Innovation and Collaboration to Stem the Tide of De-Risking

Governor Atalina Enari of the Central Bank of Samoa speaks at the Alliance for Financial Inclusion (AFI) 2016 Global Policy Forum (GPF) on 8 September in Nadi, Fiji.
Governor Atalina Enari of the Central Bank of Samoa speaks at the Alliance for Financial Inclusion (AFI) 2016 Global Policy Forum (GPF) on 8 September in Nadi, Fiji.

Innovation and Collaboration to Stem the Tide of De-Risking

2016-10-06
By Dr. Justine Walker

The theme of last month’s Alliance for Financial Inclusion (AFI) Global Policy Forum (GPF) ‘Building the Pillars of Sustainable Inclusion’ was highly appropriate given discussions on the de-risking phenomenon. It is clear that the unintended consequences of changing AML/CFT risk management and regulatory frameworks have had a profound effect on certain AFI members and across numerous business lines. Unfortunately there is little sign that the situation in respect of the provision of correspondent banking services and access to financial services for remittances providers is likely to change within the near future. If anything the situation appears to be continuing to deteriorate.

Access to finance services is at the very heart of the international quest for sustainable development and inclusion. Yet, when such access becomes limited, or indeed overly complicated, the pillars of inclusion and sustainability begin to look fragile. This has most evidently been set out in AFI’s special report on stemming the tide of de-risking. Here we see the drivers of de-risking covering a convergence of issues with both similarities and differences between corridors, business lines and impacted countries. It is clear that minor tweaks to global standards or regulatory expectations are unlikely to resolve modern day de-risking concerns. Instead policy makers need to consider more innovative partnerships that connect standard setting bodies, regulators, banks, the Fintech community and other stakeholders.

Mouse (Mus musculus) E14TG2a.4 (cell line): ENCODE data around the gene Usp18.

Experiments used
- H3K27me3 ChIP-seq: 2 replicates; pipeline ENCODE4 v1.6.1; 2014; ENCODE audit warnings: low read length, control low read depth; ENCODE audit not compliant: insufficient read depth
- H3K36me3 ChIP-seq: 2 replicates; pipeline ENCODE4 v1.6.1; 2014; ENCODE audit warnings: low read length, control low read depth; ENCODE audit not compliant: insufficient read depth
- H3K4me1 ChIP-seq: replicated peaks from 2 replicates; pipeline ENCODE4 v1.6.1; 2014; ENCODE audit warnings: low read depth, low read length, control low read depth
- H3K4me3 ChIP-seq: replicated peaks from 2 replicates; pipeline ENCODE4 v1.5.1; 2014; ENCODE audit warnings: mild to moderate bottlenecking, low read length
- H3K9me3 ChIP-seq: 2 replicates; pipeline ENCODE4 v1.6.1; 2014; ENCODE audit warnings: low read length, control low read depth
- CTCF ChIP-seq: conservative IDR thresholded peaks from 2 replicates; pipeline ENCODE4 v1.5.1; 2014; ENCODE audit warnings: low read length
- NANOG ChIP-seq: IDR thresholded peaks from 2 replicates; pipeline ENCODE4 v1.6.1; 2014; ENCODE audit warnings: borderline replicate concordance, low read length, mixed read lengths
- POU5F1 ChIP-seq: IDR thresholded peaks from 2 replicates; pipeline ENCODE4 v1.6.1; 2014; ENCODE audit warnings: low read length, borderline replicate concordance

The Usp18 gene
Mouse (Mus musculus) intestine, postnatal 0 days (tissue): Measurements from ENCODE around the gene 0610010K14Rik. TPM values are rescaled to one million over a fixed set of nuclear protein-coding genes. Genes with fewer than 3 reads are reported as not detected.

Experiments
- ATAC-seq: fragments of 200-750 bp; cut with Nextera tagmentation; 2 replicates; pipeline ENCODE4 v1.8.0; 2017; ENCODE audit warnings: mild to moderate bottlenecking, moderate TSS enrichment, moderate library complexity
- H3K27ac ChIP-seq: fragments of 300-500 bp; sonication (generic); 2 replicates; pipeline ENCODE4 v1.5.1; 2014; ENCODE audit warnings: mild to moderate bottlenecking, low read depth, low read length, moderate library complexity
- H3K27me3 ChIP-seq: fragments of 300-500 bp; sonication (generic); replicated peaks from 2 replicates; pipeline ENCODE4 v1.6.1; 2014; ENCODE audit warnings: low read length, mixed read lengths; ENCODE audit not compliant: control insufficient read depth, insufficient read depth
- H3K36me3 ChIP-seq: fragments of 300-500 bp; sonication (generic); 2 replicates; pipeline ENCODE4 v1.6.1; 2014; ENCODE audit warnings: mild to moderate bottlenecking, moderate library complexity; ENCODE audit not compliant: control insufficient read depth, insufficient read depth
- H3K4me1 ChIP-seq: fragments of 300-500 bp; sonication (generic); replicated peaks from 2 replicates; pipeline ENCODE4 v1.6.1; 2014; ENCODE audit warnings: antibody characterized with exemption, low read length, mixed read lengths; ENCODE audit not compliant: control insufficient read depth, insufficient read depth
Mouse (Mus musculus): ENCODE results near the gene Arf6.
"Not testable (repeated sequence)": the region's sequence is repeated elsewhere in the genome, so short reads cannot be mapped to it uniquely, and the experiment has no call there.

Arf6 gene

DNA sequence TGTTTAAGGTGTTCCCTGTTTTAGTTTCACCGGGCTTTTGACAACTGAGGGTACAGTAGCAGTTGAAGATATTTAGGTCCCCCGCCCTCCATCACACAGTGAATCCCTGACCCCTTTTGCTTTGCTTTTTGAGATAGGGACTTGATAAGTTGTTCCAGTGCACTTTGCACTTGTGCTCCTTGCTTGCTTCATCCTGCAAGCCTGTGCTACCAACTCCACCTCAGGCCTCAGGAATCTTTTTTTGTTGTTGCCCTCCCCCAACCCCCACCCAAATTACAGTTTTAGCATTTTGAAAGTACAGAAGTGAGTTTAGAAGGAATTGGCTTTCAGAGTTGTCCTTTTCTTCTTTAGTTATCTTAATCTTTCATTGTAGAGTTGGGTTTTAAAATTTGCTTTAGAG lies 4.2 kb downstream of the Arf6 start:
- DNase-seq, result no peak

Ensuring the correct incentives needs to become a central pillar of solution based thinking. Asking commercial global banks to hold unprofitable (or perceived risky) correspondent accounts is unlikely to achieve much traction in the current day environment. Instead, we should move the debate to exploring ways of ensuring integrity but reducing regulatory costs. The cost – benefit dialogue alongside proportionately are fundamental. Overcoming this risk-reward dilemma will require embracing new ideas. According to a new study launched at Sibos last week there’s a growing desire among compliance professionals to pursue shared utilities as a means of reducing the cost burdens of understanding their customers and transactions. The question now is to what extent regulators will encourage such initiatives.

There is obviously a big role for innovators. Technology and the application of different approaches to know your customer (KYC) and account opening have become absolutely critical in addressing financial inclusion. During our panel sessions at the global policy forum concerns that KYC requirements were an inhibitor to local financial inclusion initiatives were a re-occurring theme. Yet we also heard some inspirational examples of how countries had overcome such uncertainties. There is no doubt that if embraced correctly new technologies can offer enhanced transparency. What we need is a shared public-private sense of how to foster innovation to ensure growth and prosperity.

Global AML/CFT standards offer various options for simplified due diligence and risk based implementation; the challenge is one of implementation and acceptance. Here AFI and global standard setters, including the Financial Action Task Force, need to work together to construct a genuinely supportive regulatory environment for ensuring a mutually beneficially balance between KYC, simplified due diligence and financial inclusion priorities. The refugee crises is an illustrative example on the need for new thinking. How to respond to the estimated 59.5 million forcibly displaced people worldwide will clearly require some new tools within the KYC box.

Money laundering, terrorist financing, corruption and tax evasion can be expected to remain firmly on global regulatory radars. Ensuring this drive for financial integrity compliments that of financial inclusion will require a bringing together of minds. The world is changing so fast with new ideas, new opportunities and new challenges. If we do not collaborate better we risk exacerbating the problem of financial exclusion.

ABOUT THE AUTHOR
Dr Justine Walker has extensive experience in threat finance, compliance, sanctions and risk management. She draws on a diverse career working across government, regulatory and international organizations and was a long standing member to the inter-governmental Financial Action Task Force. The views expressed here are entirely those of the author.